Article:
On May 5th, or Monday, celebrate Mexican heritage with one or more of these ideas:

  • Listen to Spanish music from this Sesame Street video and watch the festivities.  Pandora is a music library found on tablets, smart phones and iPods.  Simply search for Spanish  music and a Spanish radio will pop up.  "Digo Si SeƱor (I say Yes my Lord)" is a lovely choice, found on Christian Music Pandora.

  • The Mexican women wear colorful, flower covered dresses, and flowers in their hair, on this special day, especially at festivities.  Make simple tissue flowers, using green pipe cleaner craft sticks and tissue paper.  Fold three or four complimentary tissue sheets placed together, back and forth accordion style so the paper is about an inch wide when you're finished (it looks like a thick ruler). Fold the top of the craft pipe cleaner down about half an inch.  Slide the tissue paper under the fold of the craft pipe cleaner.  Tighten the fold around the tissue paper securely.  Cut the tips of the tissue ends round or pointed.  Open the tissue carefully separating the colors so they fan out to make a flower, then lift above the top of the "stem."  
  •  Eat authentic Mexican food. Jessica Neve, a dear friend who teaches Spanish and has traveled to Mexico several times, suggests mole, fajitas or tacos al pastor.
  •  Mexicans love the Virgin Mary. They owe it all to Juan Diego who had visions of Mary in the mid 1500s.  Mary instructed Diego to spread the Good News about Her Son to all of Mexico, and to have a Church built in his town, Guadalupe.  Read more about Juan Diego in Saint books or click on the following image: 

Little ones will love these fun sonsgs about Cinco de Mayo.  Visit,

Wednesday, May 1, 2013

FDA Brings Dismay, While Justice Provides Hope

When there is lightening, thunder usually follows. In the same way, you could almost sense an appeal today from the Justice Department for Judge Korman's ruling on emergency contraceptives, after yesterday's decision by the Food and Drug Administration allowing Plan B One Step to be sold over the counter to persons age 15 and older. Was that the compromise the Justice Department was waiting for before it decided to file an appeal?

Spokeswoman Erica Jefferson of the FDA assured me it was not. In an e-mail correspondence she wrote, "The FDA's approval of Teva's current application for Plan B One-Step is independent of that litigation and this decision was not intended to address the Judge's ruling."

She went on to state that the FDA took, "independent action to approve a pending application from Teva Women's Healthcare" for the approval of Plan B One-step.  "Additional time beyond the goal date was needed to review Teva's application to address questions including potential concerns about ensuring access to the product for women 15 and up, while limiting access for those under 15," she added.   Phone calls to Teva Pharmaceutical Industries, LTD, to receive a comment on the FDA's decision, were not returned.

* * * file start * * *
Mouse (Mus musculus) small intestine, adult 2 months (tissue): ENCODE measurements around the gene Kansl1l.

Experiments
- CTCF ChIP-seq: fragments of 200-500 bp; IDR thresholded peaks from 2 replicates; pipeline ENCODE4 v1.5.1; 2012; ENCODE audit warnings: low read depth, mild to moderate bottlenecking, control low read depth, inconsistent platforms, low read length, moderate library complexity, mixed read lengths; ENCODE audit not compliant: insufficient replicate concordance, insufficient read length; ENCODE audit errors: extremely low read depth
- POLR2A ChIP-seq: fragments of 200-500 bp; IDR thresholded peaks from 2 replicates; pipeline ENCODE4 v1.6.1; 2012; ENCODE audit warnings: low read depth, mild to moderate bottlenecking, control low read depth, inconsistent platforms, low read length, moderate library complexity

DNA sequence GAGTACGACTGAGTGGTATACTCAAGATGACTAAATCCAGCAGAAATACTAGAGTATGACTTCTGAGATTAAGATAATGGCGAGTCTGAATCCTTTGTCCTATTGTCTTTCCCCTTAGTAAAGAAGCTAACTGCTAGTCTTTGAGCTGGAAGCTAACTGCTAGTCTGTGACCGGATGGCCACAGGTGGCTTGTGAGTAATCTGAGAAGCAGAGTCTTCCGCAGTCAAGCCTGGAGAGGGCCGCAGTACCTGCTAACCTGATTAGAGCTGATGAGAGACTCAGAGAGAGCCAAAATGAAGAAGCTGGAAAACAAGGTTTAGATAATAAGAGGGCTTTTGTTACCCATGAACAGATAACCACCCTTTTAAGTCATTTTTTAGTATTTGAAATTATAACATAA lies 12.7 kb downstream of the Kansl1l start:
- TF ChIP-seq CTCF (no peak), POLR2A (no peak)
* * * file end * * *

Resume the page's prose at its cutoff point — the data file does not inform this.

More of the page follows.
Ms. Jefferson concluded by saying that "additional data would be needed to show that younger women could use Plan B (the levonorgestrel two-pill dose) properly without the intervention of a health care provider before it could be available without a prescription for women 16 and under." 

In Judge Korman's ruling on April 5th he stated in his concluding remarks that if the FDA did believe there was a "significant difference between the one- and two-pill products, it may limit its over-the-counter approval to the one pill product." That concern was finalized yesterday by the FDA.

For the time, only Plan B One Step will be available over-the-counter at pharmacies and retail outlets, and the Justice Department has asked that Korman's ruling be suspended during the appeal process. According to court documents, the case will be heard in the 2nd U.S. Circuit Court of Appeals.

It seems the FDA and Justice Department attempted to find a middle ground on this controversial and divisive topic, and proof came when those on both sides of the issue expressed displeasure with yesterday's Plan B- One Step approval.  National Organization for Women president, Terry O'Neill, emphatically stated that yesterdays decision "Does not go far enough to allow emergency contraception to women of all ages," and groups from Christian and Family centered organizations have expressed grave concern that such a drug should be available to young children without parental consent. 

But credit must be given to the Obama Administration for having the common sense to appeal this ruling, even though there remains a plethora of moral education that still needs addressing. 

In a final thought, It is worth noting that NOW president Terry O'Neill chose the word "women" when describing those of all ages, as if to make no distinction between childhood and adulthood.  Judge Korman and the FDA also use a similar standard when determining whether such drugs as emergency contraceptives should be approved.  As both noted, if an individual is old enough to understand the label and its effect than the drug should be deemed safe.  But, what the preceding people have failed to address is that children or young adults do not have the wisdom, or properly formed conscience, to fully understand the results of their actions. Children most certainly could benefit from their parent's moral guidance on this issue. It appears the only winner in this epic battle, is the pharmaceutical manufacturers.

Eric and Julia Johnson

I will continue to bring readers lessons, literature and curricula in days to come.  Plan B diminishes  the trust in families and I believe that family is the intricate part of home education and Christian families alike.